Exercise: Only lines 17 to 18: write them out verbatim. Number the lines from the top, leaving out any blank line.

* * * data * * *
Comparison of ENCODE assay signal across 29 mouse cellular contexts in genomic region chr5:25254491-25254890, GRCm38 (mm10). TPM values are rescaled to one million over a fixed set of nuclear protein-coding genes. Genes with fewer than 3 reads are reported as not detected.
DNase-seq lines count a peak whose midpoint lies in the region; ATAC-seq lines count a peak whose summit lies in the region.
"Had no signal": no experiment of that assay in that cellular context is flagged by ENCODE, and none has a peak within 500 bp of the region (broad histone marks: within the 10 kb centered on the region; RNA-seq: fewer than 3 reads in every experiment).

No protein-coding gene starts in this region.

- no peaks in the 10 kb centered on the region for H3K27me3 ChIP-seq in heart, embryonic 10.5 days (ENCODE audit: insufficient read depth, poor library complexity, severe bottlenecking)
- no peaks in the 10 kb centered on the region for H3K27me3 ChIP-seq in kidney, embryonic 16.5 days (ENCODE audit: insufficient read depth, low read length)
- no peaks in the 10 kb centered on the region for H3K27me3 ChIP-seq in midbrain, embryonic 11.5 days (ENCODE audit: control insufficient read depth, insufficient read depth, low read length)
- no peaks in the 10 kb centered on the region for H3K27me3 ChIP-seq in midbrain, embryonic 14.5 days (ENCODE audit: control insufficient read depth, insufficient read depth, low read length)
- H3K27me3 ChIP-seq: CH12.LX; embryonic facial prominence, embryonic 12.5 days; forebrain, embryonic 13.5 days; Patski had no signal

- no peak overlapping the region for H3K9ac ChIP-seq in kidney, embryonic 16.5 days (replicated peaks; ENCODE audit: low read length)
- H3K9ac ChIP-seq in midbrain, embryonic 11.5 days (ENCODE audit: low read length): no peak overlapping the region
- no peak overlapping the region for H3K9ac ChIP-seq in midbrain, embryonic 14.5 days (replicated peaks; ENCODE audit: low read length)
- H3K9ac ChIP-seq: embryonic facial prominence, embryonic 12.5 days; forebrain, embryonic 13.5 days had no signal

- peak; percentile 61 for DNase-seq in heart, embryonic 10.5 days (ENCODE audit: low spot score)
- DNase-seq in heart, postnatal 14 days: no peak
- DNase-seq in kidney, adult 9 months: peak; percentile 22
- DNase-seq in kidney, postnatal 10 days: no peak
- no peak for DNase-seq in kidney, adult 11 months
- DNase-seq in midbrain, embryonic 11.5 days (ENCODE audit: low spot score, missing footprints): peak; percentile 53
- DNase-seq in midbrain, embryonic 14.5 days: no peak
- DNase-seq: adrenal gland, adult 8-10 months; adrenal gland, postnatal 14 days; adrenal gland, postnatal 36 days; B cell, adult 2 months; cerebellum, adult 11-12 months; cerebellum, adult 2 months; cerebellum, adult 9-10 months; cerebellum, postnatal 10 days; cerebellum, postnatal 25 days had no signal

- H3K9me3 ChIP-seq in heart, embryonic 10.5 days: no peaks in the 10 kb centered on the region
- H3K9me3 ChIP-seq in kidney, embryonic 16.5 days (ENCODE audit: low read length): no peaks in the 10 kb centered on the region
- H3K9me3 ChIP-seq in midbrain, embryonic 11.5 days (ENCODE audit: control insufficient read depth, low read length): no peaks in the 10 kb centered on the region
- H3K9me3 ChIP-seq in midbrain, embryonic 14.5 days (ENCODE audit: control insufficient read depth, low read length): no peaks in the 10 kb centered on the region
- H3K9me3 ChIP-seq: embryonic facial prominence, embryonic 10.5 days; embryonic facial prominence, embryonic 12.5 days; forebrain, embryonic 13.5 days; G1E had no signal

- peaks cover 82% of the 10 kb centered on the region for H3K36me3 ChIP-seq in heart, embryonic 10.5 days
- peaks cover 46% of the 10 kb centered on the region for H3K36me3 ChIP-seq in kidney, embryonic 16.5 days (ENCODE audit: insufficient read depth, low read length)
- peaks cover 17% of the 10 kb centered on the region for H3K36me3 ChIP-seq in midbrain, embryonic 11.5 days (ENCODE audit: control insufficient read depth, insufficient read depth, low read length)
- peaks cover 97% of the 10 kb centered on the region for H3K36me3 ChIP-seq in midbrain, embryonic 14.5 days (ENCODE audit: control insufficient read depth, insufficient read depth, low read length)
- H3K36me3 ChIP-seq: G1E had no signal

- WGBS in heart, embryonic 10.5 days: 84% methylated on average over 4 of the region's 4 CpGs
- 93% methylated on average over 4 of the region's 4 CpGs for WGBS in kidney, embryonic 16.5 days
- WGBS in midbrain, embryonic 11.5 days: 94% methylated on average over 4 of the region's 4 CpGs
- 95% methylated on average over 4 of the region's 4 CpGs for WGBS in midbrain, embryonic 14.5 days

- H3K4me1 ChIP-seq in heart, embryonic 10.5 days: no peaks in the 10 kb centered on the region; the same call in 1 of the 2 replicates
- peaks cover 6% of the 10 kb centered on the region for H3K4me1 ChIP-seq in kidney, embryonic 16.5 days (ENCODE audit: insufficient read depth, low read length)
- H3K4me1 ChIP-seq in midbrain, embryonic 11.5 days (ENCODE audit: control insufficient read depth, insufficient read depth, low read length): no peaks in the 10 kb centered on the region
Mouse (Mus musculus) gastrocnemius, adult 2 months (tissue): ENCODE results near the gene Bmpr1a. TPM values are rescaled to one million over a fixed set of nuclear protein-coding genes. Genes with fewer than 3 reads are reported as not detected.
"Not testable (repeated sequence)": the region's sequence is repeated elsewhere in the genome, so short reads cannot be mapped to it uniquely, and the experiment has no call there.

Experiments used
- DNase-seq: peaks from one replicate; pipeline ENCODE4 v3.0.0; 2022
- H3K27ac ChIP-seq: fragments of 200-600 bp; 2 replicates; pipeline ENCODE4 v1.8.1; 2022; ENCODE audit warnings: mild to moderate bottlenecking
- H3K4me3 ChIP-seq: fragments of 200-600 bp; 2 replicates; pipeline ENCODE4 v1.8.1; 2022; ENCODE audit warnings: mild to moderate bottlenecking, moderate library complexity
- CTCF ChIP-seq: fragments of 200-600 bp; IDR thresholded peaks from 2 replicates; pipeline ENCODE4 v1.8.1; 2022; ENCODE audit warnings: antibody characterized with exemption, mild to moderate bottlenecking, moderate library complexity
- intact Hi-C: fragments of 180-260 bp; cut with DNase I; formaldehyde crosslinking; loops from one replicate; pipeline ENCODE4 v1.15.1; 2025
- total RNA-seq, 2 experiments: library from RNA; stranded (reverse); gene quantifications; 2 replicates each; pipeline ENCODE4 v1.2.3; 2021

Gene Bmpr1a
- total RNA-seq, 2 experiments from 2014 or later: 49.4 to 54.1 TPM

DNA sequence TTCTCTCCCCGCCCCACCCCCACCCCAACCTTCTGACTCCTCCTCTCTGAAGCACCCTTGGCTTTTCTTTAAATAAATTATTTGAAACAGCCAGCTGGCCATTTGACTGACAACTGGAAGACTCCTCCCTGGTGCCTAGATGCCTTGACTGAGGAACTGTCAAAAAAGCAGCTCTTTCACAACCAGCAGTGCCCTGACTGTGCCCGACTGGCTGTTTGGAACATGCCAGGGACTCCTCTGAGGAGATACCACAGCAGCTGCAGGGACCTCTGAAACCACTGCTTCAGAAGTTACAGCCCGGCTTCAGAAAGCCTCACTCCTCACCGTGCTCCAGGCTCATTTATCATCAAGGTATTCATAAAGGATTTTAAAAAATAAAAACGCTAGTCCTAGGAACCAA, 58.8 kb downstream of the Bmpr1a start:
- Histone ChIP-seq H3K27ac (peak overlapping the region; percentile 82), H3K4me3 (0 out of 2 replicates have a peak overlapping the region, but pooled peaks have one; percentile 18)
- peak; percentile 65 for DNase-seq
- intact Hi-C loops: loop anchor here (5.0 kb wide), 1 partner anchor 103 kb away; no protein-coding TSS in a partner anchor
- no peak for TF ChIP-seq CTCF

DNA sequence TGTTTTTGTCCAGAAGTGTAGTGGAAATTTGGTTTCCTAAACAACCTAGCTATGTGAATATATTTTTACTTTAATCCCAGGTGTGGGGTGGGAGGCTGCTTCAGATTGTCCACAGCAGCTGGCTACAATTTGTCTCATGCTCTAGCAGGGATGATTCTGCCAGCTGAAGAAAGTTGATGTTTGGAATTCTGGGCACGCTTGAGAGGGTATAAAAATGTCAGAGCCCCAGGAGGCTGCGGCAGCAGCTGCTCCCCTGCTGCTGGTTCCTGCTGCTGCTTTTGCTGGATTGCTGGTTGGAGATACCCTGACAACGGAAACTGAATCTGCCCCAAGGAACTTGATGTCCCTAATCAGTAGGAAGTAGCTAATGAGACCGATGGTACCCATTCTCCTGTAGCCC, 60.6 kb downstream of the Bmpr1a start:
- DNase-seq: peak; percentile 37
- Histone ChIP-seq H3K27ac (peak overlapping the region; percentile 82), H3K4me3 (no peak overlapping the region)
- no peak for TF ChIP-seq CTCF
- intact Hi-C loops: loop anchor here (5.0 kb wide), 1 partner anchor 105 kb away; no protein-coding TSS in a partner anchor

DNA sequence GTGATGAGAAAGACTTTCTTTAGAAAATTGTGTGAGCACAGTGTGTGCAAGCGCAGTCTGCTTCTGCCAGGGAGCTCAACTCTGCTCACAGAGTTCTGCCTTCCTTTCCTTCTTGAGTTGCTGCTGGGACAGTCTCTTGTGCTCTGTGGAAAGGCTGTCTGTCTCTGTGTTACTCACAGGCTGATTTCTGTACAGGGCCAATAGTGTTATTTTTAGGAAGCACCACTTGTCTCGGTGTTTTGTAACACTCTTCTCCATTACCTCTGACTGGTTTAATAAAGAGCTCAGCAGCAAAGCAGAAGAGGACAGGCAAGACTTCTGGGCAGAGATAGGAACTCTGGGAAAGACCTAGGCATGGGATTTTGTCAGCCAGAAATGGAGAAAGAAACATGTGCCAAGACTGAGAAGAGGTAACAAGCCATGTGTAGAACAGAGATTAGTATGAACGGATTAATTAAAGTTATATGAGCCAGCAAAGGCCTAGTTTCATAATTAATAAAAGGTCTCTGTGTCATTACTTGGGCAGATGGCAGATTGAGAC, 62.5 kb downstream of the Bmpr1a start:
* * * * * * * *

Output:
- DNase-seq in kidney, postnatal 10 days: no peak
- no peak for DNase-seq in kidney, adult 11 months